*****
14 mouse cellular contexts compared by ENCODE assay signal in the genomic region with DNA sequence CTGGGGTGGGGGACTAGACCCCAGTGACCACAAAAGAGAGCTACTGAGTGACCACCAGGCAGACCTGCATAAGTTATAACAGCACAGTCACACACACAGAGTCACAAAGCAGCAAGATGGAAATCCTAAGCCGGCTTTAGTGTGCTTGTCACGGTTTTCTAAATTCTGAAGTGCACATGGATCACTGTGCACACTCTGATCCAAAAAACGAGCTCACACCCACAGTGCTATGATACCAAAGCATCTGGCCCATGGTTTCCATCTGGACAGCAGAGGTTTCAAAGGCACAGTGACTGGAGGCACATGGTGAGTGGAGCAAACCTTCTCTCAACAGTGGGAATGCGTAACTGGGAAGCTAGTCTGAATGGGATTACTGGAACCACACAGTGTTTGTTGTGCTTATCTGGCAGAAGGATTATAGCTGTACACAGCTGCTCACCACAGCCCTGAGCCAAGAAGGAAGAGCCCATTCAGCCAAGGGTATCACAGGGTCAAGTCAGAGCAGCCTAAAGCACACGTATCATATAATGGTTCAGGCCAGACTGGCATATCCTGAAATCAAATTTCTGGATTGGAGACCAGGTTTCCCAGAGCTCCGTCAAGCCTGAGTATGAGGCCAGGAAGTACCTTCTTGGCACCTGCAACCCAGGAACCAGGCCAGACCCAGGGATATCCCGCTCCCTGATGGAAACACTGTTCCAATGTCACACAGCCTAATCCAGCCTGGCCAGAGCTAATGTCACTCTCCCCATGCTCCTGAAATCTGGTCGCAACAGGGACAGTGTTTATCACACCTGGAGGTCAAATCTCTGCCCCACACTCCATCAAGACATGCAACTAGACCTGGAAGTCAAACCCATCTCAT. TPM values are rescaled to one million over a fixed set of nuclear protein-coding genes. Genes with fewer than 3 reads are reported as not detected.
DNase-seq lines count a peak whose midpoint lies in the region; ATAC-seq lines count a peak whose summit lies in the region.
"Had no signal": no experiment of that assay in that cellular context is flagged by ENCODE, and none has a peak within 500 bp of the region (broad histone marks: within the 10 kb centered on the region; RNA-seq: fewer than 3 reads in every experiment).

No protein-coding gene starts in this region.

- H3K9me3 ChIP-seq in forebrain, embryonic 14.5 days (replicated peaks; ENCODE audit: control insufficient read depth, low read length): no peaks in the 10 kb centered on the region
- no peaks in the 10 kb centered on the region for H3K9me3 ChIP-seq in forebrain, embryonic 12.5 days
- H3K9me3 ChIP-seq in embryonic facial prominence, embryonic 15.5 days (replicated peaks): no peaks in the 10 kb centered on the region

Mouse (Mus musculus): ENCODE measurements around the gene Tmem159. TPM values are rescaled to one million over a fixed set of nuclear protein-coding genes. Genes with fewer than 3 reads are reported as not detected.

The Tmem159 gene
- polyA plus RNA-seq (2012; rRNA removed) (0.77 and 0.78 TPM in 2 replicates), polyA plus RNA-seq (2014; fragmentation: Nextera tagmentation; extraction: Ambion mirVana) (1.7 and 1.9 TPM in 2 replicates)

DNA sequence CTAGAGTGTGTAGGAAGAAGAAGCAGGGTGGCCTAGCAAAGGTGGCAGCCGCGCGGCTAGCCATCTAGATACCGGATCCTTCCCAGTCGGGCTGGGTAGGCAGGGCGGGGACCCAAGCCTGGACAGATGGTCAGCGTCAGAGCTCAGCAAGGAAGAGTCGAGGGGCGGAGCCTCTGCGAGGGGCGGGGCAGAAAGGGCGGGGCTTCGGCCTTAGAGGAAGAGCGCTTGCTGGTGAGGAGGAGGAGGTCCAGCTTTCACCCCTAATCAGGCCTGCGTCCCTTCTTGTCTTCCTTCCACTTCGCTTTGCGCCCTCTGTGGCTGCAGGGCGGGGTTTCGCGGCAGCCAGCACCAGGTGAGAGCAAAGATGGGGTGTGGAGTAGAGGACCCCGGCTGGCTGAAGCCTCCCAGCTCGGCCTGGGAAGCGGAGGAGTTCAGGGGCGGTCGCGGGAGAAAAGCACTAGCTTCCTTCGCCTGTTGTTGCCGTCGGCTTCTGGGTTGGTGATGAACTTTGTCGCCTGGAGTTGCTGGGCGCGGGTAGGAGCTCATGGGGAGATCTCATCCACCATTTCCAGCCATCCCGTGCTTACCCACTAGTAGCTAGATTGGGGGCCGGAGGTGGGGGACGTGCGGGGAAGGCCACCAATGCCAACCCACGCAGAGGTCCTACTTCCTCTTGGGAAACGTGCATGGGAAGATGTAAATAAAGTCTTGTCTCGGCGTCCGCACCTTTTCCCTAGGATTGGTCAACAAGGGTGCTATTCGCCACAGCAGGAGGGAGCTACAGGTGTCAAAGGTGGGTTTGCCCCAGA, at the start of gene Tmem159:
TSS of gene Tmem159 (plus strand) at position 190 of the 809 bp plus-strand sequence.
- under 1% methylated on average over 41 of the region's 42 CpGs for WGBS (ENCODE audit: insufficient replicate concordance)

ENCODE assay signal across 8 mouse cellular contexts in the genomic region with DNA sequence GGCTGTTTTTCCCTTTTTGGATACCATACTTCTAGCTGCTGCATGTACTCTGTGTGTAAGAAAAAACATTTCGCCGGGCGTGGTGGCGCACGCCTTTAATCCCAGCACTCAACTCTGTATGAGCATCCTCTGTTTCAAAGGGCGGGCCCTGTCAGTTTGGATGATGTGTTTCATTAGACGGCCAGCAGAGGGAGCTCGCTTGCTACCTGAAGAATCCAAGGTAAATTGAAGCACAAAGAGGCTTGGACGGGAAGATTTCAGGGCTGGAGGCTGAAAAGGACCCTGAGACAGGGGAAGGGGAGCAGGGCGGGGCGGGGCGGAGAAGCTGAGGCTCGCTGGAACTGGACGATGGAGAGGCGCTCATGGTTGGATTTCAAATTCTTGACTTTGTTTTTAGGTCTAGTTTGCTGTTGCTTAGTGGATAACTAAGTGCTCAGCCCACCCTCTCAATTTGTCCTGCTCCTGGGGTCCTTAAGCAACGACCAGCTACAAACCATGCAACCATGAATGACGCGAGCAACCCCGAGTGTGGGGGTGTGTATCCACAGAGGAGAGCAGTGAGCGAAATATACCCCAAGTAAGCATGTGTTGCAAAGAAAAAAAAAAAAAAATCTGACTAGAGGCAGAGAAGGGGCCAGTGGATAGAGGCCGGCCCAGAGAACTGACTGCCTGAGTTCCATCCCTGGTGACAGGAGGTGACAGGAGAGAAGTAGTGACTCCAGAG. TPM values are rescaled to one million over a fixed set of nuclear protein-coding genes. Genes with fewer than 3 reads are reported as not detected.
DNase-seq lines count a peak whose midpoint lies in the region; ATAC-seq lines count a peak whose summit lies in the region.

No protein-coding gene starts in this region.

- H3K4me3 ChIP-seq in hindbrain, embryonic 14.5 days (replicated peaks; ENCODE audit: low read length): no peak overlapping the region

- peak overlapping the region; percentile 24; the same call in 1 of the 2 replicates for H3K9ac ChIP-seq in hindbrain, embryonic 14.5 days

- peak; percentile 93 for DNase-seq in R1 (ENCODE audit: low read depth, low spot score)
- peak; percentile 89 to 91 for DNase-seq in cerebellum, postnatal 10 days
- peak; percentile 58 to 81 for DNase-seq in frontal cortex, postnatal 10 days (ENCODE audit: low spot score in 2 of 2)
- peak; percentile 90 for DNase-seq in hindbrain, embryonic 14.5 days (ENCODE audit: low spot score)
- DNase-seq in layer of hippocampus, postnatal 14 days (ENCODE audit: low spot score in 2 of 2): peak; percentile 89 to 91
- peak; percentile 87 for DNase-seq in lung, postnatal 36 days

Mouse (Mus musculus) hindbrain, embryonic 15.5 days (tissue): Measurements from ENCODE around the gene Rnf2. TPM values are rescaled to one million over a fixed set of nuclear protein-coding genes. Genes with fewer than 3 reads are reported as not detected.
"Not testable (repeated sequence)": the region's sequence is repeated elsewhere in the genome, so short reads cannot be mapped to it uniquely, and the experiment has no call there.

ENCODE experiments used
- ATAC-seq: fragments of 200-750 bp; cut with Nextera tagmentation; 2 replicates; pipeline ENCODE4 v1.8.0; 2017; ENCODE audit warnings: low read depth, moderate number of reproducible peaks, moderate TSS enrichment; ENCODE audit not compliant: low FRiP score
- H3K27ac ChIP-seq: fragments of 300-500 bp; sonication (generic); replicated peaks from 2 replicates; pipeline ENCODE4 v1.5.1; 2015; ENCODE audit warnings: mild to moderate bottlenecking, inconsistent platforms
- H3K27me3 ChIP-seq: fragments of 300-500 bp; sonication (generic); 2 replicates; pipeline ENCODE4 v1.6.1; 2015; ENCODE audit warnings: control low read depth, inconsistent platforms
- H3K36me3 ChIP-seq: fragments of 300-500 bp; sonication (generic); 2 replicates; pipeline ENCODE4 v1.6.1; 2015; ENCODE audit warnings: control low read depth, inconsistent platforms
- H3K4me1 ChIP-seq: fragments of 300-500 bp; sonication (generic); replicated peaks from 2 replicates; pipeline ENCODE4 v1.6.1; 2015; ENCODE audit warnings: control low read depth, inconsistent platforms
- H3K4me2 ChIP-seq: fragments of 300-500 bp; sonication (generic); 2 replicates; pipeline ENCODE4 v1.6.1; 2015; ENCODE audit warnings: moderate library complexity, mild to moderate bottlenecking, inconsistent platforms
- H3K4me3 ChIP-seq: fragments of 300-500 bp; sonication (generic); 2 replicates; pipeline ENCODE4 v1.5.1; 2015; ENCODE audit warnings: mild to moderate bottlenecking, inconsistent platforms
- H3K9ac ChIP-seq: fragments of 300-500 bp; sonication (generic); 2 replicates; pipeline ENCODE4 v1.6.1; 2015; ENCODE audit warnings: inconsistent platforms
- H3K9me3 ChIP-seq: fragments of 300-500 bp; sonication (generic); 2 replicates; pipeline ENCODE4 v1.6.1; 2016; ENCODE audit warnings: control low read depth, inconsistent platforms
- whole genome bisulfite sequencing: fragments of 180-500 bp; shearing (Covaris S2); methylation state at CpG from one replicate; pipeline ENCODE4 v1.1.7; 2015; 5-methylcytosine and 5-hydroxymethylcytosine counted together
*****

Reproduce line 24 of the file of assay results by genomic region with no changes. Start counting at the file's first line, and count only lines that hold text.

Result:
- peak; percentile 87 for DNase-seq in lung, postnatal 36 days